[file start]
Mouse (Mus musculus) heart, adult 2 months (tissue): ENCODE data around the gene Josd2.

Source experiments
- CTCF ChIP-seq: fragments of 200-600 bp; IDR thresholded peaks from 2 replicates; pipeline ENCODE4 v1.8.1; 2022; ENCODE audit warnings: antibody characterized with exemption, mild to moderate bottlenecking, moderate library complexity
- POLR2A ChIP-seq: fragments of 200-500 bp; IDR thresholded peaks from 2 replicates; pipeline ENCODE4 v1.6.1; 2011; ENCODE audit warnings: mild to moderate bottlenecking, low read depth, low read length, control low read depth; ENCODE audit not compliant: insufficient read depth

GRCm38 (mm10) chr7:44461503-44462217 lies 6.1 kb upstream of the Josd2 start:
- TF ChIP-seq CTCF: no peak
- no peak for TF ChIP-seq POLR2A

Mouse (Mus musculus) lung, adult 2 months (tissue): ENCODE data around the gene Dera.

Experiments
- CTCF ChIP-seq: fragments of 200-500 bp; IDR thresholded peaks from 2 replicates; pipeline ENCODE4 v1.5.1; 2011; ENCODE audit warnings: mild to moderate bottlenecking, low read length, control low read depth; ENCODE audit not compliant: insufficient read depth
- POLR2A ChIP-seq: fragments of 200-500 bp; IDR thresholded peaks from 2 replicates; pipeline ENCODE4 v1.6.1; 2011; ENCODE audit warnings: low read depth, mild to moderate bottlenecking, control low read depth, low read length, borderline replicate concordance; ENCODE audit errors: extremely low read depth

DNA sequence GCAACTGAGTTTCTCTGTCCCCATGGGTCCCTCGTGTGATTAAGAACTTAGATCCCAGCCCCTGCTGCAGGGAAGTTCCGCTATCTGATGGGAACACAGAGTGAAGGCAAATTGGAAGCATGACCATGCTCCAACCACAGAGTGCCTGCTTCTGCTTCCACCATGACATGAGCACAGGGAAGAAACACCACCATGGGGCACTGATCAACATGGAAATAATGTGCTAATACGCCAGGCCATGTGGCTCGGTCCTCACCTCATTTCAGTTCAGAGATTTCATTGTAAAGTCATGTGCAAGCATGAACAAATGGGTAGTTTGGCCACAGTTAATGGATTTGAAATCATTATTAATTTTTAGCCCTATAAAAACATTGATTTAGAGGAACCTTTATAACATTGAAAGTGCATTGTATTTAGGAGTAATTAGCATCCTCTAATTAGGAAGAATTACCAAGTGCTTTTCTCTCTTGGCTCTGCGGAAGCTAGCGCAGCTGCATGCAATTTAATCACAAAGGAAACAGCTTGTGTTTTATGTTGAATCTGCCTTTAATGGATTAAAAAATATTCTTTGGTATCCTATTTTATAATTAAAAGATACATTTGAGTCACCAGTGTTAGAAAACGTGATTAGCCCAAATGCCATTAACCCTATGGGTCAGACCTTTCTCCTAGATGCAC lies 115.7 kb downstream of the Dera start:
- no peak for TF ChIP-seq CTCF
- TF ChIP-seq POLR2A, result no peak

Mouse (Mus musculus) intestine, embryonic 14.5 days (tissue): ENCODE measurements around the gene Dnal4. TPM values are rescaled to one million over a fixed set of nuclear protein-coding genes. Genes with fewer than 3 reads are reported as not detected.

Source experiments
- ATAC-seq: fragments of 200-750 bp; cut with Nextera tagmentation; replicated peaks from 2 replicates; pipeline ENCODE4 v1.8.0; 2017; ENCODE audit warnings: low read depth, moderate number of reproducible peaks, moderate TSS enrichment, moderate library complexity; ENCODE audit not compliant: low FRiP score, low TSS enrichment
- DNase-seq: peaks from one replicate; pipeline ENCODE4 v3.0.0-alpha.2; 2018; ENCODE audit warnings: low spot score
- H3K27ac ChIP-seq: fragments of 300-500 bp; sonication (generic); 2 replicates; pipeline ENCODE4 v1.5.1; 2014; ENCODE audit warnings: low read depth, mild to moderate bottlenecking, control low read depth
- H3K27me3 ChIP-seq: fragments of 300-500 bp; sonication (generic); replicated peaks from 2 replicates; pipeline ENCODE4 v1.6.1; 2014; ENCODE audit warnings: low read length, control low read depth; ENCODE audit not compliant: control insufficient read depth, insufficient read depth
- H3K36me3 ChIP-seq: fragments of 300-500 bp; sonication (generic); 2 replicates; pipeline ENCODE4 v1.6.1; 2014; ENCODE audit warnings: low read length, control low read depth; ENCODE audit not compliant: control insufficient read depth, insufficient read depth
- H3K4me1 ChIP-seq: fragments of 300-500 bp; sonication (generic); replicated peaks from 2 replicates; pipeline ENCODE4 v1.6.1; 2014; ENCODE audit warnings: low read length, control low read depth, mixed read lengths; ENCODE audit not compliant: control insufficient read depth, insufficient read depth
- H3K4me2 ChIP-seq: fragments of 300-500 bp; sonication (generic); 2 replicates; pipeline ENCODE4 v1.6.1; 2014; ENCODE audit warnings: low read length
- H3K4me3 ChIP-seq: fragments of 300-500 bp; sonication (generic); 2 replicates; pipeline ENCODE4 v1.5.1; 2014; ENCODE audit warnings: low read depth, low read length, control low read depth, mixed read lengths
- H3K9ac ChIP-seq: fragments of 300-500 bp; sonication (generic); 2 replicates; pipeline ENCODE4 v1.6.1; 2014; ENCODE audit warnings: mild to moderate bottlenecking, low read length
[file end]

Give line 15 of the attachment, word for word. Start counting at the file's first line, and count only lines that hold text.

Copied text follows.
Mouse (Mus musculus) intestine, embryonic 14.5 days (tissue): ENCODE measurements around the gene Dnal4. TPM values are rescaled to one million over a fixed set of nuclear protein-coding genes. Genes with fewer than 3 reads are reported as not detected.